The first bulk test was five tabs in each browser and it was a pretty level affair. On the 4GB Pi 5, Chromium consumed 1683MB and Firefox 1667MB. So this time Firefox won, but only by a few Megabytes. Both values are well under the 4GB provided by the board, and of course it includes the RAM used by the OS. The 8GB Pi 5 came in at 1557MB for Chromium and 1830MB for Firefox. Interestingly Chromium won on the Pi 5 8GB.
We ran a few more tests with 10, 40 and 50 tabs. Both boards coped with 10 and 40 tabs, the only exception being Firefox on the 4GB Pi 5 choked on 40 tabs and so we have no data for it.
It seems that if you want more than 40 tabs open, you need more RAM. The 8GB Pi 5 worked in all tests and gave us an indication as to how much RAM was being consumed. For Chromium we used 4394MB of RAM on the Pi 5 8GB, and a whopping 5394MB with Firefox.
The ultimate test came in the form of 50 tabs! Only the 8GB Pi 5 could manage such a feat and with Chromium we saw it devour 4394MB of RAM. Interestingly in the Firefox test it used 5394MB of RAM. Why is this interesting? Well because for 40 tabs it used 5443MB, so more tabs for less RAM? Our best guess is that a page / pages must have failed to load. Needless to say that both of these values are greater than the 4GB present on the Raspberry Pi 5 4GB.
The outcome of these tests is simple. If you really need 50 tabs open in your browser, then buy a Raspberry Pi 5 or just use your desktop. For 99% of users, a Raspberry Pi 5 4GB is plenty for basic tasks and for many maker projects.
Test 5: File Compression
For this test we used gzip to compress a 1.4GB Gamecube ISO image that was saved to the micro SD card. The test was run from the terminal using the following command.
gzip -k name_of_file.iso
On the Raspberry Pi 5 4GB the compression took 75 seconds, surprisingly the same compression took 84 seconds on the 8GB. The reason for this difference is unclear but the take-away is that both boards handled the task with little effort.
Test 6: High-End Emulation
Can the Raspberry Pi 5 4GB be used as a retro gaming rig? Yes it can! We tested Nintendo Gamecube emulation via the Dolphin emulator and we found that both the 4 and 8GB models handled The Legend of Zelda: Wind Waker with ease. There were some stutters as new sections loaded in, but on the whole we got a nearly steady 30fps.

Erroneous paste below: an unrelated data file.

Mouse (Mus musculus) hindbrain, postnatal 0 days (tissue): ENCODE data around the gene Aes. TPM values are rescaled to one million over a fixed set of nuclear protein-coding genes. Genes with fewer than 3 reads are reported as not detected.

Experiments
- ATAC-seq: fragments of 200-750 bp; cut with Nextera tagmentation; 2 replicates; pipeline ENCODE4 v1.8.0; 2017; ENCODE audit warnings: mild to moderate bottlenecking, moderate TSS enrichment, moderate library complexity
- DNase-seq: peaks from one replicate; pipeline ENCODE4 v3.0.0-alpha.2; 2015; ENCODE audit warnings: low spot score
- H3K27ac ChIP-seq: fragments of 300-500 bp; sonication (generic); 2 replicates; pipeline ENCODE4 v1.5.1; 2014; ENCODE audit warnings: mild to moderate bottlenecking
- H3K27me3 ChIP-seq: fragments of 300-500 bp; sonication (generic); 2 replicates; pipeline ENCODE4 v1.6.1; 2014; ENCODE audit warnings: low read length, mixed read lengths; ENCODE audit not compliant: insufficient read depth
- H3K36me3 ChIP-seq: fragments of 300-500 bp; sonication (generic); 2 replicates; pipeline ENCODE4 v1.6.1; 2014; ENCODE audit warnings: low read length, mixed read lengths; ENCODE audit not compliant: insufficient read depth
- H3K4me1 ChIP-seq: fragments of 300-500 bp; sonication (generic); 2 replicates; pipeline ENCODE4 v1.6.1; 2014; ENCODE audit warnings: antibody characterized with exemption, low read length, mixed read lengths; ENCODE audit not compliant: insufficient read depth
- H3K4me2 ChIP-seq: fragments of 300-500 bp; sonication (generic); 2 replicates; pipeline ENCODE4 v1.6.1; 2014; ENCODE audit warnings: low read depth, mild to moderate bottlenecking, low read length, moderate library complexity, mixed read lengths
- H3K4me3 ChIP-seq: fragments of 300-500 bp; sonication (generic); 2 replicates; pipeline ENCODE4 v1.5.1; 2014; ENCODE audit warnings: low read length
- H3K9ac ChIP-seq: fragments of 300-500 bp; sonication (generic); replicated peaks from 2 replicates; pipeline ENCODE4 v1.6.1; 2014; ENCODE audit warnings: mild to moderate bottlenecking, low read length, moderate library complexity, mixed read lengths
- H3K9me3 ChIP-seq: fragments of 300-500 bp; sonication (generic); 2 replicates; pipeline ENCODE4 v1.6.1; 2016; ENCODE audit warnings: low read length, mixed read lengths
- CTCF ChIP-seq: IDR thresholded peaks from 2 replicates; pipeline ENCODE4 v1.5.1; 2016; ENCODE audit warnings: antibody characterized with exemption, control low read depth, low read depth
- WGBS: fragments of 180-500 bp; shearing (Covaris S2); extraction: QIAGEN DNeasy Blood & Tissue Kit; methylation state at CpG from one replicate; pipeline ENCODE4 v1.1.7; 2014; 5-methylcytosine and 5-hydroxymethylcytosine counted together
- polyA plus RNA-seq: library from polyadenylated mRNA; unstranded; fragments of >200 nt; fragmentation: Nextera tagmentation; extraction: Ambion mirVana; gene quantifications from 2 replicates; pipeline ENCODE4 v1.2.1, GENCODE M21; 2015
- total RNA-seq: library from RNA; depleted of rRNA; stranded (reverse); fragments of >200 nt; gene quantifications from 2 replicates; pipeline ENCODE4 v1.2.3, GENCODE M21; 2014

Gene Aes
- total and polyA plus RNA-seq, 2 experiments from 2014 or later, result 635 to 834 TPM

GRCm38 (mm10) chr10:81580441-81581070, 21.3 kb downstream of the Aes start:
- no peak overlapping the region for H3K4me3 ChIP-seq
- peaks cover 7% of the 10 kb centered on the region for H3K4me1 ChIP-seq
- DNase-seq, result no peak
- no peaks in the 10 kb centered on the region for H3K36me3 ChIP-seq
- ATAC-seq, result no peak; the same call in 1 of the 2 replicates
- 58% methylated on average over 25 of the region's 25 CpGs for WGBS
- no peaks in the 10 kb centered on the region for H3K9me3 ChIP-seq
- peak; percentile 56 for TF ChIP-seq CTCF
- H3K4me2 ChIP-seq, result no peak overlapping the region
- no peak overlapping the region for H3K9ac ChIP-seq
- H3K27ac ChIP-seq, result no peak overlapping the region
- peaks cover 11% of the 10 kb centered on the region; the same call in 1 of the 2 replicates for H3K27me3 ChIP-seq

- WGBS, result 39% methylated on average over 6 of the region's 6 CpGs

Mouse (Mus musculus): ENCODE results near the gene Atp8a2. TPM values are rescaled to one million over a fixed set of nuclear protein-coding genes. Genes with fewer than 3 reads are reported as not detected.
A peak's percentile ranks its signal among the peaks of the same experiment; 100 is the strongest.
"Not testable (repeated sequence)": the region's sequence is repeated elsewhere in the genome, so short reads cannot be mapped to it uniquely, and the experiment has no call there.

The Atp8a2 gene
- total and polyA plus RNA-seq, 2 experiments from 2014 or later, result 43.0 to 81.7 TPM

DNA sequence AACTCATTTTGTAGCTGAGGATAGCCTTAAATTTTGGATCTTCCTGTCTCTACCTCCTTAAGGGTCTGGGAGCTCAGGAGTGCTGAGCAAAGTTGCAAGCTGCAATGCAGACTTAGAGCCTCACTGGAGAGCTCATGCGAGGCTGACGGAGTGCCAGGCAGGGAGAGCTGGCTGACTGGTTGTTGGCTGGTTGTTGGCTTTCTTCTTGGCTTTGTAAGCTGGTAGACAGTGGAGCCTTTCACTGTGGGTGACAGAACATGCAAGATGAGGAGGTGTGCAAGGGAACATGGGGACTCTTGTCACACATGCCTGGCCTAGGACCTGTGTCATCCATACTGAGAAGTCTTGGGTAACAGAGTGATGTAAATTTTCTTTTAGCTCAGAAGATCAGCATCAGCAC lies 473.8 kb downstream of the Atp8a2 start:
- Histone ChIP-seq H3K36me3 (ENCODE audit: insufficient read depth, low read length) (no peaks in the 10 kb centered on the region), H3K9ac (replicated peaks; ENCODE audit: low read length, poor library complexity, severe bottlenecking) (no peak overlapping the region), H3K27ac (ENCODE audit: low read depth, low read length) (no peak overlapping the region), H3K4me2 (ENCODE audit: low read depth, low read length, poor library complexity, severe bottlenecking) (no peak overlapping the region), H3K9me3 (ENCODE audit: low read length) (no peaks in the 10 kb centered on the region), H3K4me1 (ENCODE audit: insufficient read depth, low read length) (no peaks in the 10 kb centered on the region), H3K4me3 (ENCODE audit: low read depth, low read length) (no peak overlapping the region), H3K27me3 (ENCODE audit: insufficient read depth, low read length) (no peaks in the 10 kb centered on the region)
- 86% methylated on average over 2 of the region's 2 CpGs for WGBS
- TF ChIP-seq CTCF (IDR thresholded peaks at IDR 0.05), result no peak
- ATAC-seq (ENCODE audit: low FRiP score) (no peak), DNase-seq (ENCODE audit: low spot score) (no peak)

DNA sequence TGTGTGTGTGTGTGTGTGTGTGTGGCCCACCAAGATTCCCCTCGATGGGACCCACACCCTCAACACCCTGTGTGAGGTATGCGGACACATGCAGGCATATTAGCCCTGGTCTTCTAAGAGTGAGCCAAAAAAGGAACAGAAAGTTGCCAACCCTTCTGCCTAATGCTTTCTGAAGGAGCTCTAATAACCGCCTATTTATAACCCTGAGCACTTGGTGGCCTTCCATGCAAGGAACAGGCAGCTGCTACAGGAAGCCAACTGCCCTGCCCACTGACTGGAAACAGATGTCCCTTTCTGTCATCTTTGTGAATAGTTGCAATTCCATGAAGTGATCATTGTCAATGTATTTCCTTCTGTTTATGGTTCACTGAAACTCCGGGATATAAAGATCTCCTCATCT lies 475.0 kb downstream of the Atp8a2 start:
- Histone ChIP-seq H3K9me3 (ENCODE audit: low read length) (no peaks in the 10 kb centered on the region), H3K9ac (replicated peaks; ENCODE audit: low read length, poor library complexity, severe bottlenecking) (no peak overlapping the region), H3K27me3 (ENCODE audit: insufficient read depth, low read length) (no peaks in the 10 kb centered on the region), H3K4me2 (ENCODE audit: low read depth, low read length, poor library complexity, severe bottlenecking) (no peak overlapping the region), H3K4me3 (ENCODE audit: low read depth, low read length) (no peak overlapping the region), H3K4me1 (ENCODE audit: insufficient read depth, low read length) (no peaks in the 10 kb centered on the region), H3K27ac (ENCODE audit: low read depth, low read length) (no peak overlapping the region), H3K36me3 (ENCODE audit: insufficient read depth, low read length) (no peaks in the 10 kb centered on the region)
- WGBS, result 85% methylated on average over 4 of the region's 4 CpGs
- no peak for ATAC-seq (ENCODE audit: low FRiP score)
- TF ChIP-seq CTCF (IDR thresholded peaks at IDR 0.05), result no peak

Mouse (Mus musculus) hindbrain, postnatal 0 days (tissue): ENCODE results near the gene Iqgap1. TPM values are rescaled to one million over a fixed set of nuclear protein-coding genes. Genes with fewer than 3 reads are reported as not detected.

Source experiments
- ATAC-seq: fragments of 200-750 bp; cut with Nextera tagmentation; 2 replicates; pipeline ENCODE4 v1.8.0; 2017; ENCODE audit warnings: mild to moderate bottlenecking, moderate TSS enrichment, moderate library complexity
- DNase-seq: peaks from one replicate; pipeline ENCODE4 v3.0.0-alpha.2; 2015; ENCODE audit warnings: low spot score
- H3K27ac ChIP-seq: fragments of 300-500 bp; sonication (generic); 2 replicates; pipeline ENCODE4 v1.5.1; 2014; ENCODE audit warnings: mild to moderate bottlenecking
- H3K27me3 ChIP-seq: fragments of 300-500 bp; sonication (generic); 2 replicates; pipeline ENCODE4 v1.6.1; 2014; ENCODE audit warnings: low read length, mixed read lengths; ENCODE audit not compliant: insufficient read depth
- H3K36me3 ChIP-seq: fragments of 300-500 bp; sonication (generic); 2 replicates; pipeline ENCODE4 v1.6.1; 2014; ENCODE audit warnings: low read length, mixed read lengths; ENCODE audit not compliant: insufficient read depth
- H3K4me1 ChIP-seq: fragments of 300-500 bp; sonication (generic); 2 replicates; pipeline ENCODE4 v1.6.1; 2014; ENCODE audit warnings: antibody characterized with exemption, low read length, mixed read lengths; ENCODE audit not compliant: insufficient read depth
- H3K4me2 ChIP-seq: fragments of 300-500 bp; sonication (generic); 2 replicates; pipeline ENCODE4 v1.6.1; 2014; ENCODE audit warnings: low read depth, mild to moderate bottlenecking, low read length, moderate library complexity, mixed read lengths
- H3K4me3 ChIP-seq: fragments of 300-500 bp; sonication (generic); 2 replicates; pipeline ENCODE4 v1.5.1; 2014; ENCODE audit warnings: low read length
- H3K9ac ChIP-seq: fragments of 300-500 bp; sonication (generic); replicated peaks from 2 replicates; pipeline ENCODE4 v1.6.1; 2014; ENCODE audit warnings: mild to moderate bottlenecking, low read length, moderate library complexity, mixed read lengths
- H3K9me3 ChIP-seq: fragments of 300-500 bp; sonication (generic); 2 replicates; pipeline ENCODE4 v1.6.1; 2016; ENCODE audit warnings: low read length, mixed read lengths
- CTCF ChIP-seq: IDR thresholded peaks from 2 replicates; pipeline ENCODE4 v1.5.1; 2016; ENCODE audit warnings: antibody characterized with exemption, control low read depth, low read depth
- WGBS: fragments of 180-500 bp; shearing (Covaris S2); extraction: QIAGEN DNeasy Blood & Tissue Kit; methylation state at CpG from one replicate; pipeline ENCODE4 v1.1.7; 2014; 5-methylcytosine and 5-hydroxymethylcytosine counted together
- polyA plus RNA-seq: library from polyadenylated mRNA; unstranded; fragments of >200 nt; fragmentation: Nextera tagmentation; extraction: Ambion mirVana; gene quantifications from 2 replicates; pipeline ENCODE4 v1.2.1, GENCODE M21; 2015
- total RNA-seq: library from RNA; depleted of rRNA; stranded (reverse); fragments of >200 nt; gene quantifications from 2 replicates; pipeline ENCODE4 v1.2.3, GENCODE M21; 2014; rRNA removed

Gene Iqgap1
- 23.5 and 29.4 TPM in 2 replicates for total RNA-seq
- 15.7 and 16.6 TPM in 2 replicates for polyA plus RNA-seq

RAM usage for emulation is low but not inconsiderable. The Raspberry Pi 5 4GB used 985MB of RAM, and the 8GB 1298MB. A Raspberry Pi 5 with 1GB of RAM would not make a good emulation station. The absolute lowest for Gamecube emulation would be a 2GB model. If your emulation tastes are earlier, say the 8 or 16-bit era, then you can use an older Raspberry Pi. Even the Raspberry Pi 2 / 3 was a decent base for 16-bit emulation.
Unless you are opening multiple tabs in a browser or processing LLMs, generating AI projects or running a departmental server with the Raspberry Pi 5, then the 4GB model is more than enough power. To be frank, we never pushed our Raspberry Pi 4 8GB to use the full 8GB of RAM outside of benchmarking and running an AI model.
For day-to-day tasks, 4GB is plenty for most makers. The extra $20 for the Raspberry Pi 5 8GB is worth your money should this be your only Raspberry Pi. But if not, then you can save some dollars and opt for the 4GB.
We’ll repeat this test with the Raspberry Pi 5 1GB and 2GB when they arrive on the market.
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Les Pounder is an associate editor at Tom's Hardware. He is a creative technologist and for seven years has created projects to educate and inspire minds both young and old. He has worked with the Raspberry Pi Foundation to write and deliver their teacher training program "Picademy".
Had to LOL at the graphs labelled "... Faster is better."Reply
Should say either Lower or Higher. It depends on the graph, since one is measured in runs per minute (should be: Higher is better) and one is measuring seconds per task (should be: Lower is better).
Does more RAM make for a faster boot? Absolutely not.I see no reason to think it would. If that 1-second timing difference is repeatable, then I'd guess the Pi might be doing some kind of fast memory test, as part of the boot process.
Otherwise, I see no reason to believe more memory would be slower (unless it's higher-ranked and comes at a speed or latency penalty).
On the Raspberry Pi 5 4GB the compression took 75 seconds, surprisingly the same compression took 84 seconds on the 8GB. The reason for this difference is unclearHow consistent were these results? Was the same exact SD card used? I'd go a step further and make sure to test each for multiple iterations, doing all of the following, in between:
echo 3 | sudo tee /proc/sys/vm/drop_caches
sudo fstrim -a
Granted, fstrim is a little bit overkill between each run, assuming you've got plenty of free space and do it before you start benchmarking.